• The ASX fell sharply on the strong leave vote; the big banks fell heavily
  • The S&P/ASX200 was down by a worrying 3.57% to just 5,092.30 at 0526 GMT
Forex ahead
  • The pound nosedived against the US dollar as the leave vote gained momentum
  • The pound was worth just 1.3377 at 0459 GMT, down by a staggering 8% plus
  • The yen soared soared against the euro as the leave camp's prospects improved
  • The euro was worth just ¥111.4524 at 0449 GMT
  • The US dollar appears to be heading to ¥100; it was worth only ¥101.4165 at 0450 GMT
  • The tumbling currencies are likely to prompt central banks to step in
  • The Australian dollar fell as leave gained ground; it was worth just 0.7333 at 0500 GMT

From the Floor

Dunkirk spirit. "Once again, the UK has come to Europe’s rescue”, says Jakobsen

1985 again. “Cable has hit an unprecedented, generational low”, says hardy

Get all the latest from Saxo Bank's trading floors in From the Floor, within the hour.

In opinion

Populist surge
Scare mongering has pushed UK voters to opt for a Brexit, and the result will give momentum to anti-establishment campaigns in Spain and France, predicts Steen Jakobsen.

Stock panic likely
The Stoxx 50 is likely to fall by 9% to 11% this morning in an opening panic, and the equity selloff will create some big opportunities in equities, says Peter Garnry

Call it quits
Votes are still being counted but the 'Brexit' camp is already getting ready to celebrate with the BBC, ITV and Sky all calling it in favour of the UK leaving, says Martin O'Rourke

Trump's hopes
The shock result of the UK referendum is out and US presidential hopeful Donald Trump will like the outcome, says Martin O'Rourke.

When the UK vote fog clears away, Juhani Huopainen reminds us that there are plenty of other important matters to consider, including US durable goods orders


It will take time for global markets the impact of the stunningly strong leave vote to play out; it has already dragged stocks sharply lower across Asia, and sent the yen soaring. Photo: iStock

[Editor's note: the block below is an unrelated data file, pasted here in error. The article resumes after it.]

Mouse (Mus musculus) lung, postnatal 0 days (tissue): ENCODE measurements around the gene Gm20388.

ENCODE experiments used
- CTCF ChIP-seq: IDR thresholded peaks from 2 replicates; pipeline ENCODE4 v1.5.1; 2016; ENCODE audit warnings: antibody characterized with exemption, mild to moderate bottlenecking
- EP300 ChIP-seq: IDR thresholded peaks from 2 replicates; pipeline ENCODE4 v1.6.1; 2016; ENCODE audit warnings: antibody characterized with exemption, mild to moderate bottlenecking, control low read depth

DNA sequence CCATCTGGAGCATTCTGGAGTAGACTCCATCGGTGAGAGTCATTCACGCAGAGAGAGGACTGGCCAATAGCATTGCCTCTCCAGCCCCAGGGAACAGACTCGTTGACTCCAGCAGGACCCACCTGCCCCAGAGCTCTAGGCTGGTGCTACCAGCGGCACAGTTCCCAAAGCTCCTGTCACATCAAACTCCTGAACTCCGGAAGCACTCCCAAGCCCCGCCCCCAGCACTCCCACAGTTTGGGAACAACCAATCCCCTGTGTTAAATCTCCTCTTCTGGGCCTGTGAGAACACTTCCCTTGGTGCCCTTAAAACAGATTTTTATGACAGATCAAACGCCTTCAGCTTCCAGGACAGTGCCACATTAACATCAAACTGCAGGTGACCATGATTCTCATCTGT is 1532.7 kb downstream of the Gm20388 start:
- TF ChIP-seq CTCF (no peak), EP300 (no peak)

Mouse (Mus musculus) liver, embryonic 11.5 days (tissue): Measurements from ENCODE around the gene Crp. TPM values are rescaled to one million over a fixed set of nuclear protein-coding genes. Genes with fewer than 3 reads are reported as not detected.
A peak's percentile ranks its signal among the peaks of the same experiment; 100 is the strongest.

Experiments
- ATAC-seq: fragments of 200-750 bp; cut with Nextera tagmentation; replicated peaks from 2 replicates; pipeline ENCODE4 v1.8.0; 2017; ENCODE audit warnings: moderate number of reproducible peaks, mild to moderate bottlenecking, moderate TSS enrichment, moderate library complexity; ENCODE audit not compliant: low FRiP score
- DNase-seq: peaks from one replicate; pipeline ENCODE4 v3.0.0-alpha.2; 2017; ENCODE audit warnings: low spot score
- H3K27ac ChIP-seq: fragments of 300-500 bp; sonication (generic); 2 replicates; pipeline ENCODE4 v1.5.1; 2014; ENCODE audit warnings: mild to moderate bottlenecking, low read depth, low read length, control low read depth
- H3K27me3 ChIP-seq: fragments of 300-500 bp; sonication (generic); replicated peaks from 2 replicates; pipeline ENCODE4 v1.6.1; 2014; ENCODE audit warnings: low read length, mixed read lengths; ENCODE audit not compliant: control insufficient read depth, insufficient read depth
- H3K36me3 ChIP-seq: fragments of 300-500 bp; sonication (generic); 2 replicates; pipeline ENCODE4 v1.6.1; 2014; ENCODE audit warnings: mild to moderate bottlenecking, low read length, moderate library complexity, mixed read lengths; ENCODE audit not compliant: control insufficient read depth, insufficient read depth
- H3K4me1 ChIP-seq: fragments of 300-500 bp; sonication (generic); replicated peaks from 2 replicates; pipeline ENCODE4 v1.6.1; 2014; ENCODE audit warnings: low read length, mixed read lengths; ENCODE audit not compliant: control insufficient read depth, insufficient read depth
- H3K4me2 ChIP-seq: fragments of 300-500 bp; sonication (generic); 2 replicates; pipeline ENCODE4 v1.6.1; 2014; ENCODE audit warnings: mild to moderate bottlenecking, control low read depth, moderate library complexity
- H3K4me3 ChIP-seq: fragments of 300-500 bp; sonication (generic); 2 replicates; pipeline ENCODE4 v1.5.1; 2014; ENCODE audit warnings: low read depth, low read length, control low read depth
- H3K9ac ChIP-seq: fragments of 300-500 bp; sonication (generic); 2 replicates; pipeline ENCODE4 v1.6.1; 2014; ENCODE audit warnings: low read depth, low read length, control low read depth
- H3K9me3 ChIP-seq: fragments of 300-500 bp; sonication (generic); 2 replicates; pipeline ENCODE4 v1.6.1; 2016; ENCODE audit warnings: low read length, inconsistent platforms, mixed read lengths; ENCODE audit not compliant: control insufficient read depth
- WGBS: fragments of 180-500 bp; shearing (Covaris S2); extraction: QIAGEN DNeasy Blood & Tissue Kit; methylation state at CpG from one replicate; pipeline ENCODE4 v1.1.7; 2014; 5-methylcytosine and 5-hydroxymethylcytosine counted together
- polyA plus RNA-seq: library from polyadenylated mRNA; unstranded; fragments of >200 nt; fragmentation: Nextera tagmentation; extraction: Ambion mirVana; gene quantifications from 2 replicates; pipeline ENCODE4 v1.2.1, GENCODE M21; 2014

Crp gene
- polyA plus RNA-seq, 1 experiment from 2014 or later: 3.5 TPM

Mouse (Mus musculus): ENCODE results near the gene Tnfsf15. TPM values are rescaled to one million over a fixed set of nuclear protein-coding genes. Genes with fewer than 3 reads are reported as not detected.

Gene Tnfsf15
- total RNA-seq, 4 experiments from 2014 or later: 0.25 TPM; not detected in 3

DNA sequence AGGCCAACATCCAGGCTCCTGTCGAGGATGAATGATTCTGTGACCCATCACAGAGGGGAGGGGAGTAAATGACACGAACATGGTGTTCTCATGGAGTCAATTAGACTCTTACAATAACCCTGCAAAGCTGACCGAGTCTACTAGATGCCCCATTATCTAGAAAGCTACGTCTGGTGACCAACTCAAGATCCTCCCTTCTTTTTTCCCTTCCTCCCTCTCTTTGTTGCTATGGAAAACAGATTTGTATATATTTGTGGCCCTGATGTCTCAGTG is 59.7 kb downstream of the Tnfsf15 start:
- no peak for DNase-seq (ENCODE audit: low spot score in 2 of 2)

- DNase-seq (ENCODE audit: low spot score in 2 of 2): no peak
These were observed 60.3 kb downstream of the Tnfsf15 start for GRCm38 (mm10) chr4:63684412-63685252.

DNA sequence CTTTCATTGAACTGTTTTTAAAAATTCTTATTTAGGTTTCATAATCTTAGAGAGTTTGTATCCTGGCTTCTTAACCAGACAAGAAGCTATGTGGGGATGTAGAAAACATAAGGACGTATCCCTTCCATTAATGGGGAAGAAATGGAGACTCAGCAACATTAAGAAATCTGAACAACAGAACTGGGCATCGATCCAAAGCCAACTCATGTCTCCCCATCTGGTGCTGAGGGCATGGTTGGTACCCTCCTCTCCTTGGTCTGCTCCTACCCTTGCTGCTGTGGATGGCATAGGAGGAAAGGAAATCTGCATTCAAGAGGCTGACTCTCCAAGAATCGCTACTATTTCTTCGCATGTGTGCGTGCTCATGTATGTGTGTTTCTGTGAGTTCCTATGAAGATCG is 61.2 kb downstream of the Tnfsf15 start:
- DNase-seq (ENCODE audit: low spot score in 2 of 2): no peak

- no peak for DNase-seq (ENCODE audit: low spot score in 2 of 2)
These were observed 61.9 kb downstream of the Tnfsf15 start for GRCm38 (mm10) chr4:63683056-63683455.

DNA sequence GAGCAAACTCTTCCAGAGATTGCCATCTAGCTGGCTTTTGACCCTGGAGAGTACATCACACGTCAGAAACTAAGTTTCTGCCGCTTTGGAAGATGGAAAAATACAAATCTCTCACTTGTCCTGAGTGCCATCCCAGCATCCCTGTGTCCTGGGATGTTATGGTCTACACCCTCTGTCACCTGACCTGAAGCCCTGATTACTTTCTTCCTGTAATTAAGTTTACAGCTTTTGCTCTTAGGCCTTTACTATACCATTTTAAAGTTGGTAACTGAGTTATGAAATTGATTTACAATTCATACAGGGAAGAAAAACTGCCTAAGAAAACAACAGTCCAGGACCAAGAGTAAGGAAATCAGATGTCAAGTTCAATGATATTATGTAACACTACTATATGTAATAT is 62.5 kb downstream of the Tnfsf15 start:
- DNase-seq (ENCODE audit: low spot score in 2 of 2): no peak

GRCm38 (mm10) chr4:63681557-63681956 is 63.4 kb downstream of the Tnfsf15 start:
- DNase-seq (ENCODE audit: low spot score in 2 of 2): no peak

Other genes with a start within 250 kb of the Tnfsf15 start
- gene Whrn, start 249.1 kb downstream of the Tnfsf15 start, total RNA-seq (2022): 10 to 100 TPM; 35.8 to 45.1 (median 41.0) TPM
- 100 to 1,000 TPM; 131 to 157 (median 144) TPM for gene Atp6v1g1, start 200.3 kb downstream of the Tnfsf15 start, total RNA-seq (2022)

Morning Markets goes out on the TradingFloor platform at 0700 GMT, Monday to Friday.
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Clare MacCarthy Clare MacCarthy
Just now: "What doesn't kill you makes you stronger." Donald Tusk, President of the European Council
Martin O'Rourke Martin O'Rourke
British banks are taking a hammering at the open. Barclays, RBS and Lloyds Bank Group were all down by around 30%.
Martin O'Rourke Martin O'Rourke
FTSE is down 7.5%
Clare MacCarthy Clare MacCarthy
UK prime minister David Cameron will resign in October. He'll remain in charge for the time being "to steady the ship", he tells the BBC. He will not invoke article 50 of the Lisbon Treaty immediately (the clause that puts a 2-year fixed deadline between a decision to leave the EU and departure becoming final).
Martin O'Rourke Martin O'Rourke
Steadying the ship or deserting the ship perhaps. Cameron was irresponsible calling the referendum in the first place as part of a cheap manifesto pledge. It may be a good thing for Europe in the long run, and I stress the 'may', but I can't see much good coming of this for the UK.
Martin O'Rourke Martin O'Rourke
Bank of England governor Mark Carney sets aside £250 billion to provide liquidity and states "we will not hesitate to take any additional measures required".